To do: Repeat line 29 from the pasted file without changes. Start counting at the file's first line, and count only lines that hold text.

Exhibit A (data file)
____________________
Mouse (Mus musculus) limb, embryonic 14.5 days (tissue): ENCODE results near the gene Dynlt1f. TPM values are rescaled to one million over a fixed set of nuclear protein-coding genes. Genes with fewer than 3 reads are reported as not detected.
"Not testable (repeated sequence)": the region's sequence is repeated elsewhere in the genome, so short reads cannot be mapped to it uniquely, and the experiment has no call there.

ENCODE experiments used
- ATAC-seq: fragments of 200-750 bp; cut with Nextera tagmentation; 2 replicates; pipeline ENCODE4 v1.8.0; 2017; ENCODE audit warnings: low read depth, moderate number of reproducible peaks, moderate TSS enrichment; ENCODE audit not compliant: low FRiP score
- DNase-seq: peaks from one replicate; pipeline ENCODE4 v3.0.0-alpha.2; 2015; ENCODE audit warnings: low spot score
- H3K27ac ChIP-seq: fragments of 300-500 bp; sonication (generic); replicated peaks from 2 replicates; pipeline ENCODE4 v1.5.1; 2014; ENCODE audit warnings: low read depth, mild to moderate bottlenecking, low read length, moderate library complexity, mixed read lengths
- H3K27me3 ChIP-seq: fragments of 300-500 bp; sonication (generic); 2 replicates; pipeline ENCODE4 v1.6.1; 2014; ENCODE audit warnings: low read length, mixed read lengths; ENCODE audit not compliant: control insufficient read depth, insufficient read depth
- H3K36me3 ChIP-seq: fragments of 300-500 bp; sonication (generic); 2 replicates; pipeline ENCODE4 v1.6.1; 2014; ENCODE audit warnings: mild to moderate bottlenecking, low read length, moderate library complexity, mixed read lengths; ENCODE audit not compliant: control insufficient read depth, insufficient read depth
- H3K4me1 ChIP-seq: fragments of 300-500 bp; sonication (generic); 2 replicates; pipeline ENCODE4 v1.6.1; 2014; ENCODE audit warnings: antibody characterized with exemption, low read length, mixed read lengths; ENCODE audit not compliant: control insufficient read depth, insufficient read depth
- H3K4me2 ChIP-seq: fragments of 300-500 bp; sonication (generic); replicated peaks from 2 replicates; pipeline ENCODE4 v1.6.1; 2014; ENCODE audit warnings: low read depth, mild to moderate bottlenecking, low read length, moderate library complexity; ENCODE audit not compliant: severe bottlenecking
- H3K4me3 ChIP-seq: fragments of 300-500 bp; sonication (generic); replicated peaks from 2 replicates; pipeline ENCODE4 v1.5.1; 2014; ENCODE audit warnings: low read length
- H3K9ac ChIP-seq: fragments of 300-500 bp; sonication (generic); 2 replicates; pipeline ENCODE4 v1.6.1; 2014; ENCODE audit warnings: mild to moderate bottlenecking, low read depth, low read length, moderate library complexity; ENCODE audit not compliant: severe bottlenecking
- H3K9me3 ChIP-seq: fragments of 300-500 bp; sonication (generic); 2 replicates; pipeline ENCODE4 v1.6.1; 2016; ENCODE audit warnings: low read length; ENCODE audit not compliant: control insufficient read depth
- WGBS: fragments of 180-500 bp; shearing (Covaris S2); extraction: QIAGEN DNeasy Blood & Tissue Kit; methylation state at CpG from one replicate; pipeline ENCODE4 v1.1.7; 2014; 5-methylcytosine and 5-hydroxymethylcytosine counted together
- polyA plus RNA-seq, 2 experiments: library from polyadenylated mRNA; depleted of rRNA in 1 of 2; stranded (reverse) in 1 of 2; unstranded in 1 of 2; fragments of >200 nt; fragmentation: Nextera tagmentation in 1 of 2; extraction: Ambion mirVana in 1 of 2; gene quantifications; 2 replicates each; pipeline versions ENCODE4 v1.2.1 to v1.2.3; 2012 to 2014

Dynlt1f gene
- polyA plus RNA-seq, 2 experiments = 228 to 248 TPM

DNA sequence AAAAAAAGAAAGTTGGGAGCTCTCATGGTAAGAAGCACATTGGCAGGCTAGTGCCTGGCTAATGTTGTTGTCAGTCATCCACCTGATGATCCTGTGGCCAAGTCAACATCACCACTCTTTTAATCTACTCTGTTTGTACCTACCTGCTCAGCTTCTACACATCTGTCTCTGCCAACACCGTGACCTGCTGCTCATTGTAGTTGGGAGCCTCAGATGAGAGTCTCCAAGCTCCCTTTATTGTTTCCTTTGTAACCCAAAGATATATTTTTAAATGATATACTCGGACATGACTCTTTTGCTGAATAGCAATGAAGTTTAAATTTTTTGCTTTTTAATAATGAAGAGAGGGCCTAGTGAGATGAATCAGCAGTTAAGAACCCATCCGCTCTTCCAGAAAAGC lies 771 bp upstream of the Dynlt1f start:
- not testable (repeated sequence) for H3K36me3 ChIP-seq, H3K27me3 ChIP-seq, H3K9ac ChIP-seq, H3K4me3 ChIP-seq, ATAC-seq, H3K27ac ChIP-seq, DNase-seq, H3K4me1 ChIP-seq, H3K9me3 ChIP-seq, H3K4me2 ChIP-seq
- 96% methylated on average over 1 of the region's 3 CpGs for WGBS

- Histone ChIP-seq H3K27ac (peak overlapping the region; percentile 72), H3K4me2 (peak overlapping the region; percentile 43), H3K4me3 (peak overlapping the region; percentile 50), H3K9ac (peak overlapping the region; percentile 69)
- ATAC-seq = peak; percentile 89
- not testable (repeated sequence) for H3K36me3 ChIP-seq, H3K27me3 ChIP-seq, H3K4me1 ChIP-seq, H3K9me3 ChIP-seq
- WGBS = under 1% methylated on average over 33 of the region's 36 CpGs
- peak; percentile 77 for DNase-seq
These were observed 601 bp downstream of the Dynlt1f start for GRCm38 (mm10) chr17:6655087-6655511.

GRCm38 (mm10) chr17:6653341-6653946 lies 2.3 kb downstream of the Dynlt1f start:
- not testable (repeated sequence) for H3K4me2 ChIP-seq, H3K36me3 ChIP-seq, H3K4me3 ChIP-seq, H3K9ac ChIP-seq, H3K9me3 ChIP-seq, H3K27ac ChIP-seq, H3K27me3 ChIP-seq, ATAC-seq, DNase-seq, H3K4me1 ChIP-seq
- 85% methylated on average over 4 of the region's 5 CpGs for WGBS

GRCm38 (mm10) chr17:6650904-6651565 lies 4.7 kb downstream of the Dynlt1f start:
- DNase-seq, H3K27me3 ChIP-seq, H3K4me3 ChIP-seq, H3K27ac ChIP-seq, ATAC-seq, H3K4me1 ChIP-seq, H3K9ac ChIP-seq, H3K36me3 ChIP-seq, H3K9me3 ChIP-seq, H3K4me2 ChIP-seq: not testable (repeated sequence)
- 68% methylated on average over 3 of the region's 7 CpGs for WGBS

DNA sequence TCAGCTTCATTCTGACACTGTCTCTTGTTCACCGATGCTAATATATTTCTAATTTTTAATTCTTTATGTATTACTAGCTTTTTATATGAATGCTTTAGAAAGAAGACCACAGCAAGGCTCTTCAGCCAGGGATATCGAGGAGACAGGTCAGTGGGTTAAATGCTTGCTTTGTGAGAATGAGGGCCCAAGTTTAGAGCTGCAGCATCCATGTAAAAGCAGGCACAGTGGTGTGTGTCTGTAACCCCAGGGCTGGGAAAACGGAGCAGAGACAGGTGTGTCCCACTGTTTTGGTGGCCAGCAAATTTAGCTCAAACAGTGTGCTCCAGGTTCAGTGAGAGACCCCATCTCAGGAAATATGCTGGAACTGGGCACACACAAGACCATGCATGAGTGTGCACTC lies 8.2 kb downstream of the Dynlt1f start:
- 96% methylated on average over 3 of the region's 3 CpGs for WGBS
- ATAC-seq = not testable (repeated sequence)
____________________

- 85% methylated on average over 4 of the region's 5 CpGs for WGBS